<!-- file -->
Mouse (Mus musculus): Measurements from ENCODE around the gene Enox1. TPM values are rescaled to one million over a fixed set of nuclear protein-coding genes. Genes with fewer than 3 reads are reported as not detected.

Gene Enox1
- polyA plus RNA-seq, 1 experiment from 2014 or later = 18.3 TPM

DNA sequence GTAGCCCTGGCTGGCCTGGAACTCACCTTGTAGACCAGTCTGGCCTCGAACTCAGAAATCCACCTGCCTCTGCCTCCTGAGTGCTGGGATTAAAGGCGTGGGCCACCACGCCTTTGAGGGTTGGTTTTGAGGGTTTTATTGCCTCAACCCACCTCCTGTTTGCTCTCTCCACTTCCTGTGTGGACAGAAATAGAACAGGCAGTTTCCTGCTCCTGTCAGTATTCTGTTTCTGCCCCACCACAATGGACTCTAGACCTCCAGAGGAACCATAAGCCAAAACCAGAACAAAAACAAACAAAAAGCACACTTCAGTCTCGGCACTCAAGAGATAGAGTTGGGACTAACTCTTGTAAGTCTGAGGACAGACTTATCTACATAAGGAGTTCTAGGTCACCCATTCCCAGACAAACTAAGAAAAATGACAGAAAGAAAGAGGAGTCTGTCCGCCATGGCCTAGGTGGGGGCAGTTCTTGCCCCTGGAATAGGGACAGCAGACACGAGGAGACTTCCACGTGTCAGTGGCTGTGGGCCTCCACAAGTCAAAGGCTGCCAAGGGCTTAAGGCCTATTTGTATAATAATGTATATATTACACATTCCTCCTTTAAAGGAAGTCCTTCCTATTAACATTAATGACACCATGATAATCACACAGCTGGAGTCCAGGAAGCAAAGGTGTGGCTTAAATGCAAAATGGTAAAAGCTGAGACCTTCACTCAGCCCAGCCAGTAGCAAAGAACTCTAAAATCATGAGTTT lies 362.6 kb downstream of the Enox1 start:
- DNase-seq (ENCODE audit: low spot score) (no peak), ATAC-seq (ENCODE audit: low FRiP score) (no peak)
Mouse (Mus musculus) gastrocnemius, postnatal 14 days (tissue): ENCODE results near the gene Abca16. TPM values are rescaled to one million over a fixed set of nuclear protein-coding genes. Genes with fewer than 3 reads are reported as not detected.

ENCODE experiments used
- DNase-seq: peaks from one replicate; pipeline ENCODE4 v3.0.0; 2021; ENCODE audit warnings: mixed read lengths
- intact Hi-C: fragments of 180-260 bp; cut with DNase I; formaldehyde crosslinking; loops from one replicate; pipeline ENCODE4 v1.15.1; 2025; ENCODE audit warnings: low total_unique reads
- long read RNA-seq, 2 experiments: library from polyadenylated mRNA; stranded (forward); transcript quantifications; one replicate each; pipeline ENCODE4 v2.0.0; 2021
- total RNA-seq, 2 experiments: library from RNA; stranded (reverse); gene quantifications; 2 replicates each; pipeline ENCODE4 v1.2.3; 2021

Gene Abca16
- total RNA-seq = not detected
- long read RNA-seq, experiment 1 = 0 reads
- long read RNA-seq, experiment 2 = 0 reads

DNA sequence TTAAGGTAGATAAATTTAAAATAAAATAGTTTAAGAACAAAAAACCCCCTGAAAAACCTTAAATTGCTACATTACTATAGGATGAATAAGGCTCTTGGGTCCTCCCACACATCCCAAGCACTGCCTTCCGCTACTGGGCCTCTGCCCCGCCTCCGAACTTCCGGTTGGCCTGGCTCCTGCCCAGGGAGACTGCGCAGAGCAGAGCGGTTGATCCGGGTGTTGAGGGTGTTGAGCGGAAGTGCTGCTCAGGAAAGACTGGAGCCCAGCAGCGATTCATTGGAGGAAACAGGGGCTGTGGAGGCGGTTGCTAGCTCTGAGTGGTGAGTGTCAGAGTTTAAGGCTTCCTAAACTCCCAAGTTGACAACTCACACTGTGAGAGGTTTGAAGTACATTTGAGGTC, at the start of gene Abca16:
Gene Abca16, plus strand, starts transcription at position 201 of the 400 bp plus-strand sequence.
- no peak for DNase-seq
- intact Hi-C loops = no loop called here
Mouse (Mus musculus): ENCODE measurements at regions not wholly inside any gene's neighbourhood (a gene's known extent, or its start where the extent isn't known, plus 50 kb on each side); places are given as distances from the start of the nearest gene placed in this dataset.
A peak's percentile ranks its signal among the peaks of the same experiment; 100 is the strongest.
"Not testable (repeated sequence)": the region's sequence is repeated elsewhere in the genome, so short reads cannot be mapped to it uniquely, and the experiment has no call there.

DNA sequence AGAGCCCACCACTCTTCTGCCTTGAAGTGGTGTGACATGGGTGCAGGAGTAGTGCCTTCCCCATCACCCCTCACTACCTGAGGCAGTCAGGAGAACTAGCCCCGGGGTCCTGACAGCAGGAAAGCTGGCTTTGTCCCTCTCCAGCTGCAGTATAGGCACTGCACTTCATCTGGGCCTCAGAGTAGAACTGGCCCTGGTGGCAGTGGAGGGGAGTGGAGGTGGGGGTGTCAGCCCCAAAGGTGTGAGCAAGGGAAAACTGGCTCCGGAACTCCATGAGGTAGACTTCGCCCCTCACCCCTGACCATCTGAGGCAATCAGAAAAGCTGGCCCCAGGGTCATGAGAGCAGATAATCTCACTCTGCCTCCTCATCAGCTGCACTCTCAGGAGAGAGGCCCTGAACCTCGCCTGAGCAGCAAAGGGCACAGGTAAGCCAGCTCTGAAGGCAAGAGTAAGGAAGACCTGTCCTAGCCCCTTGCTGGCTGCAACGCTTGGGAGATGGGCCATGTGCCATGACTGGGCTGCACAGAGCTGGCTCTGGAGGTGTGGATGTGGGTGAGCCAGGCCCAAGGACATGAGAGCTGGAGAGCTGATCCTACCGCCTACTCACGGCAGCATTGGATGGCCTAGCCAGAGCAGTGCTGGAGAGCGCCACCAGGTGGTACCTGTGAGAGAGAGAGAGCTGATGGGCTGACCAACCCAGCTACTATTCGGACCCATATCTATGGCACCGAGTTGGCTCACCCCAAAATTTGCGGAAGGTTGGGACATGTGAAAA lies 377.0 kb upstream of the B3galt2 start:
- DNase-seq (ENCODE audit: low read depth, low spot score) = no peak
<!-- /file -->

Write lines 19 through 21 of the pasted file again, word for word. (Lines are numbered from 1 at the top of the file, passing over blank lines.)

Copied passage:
- intact Hi-C loops = no loop called here
Mouse (Mus musculus): ENCODE measurements at regions not wholly inside any gene's neighbourhood (a gene's known extent, or its start where the extent isn't known, plus 50 kb on each side); places are given as distances from the start of the nearest gene placed in this dataset.
A peak's percentile ranks its signal among the peaks of the same experiment; 100 is the strongest.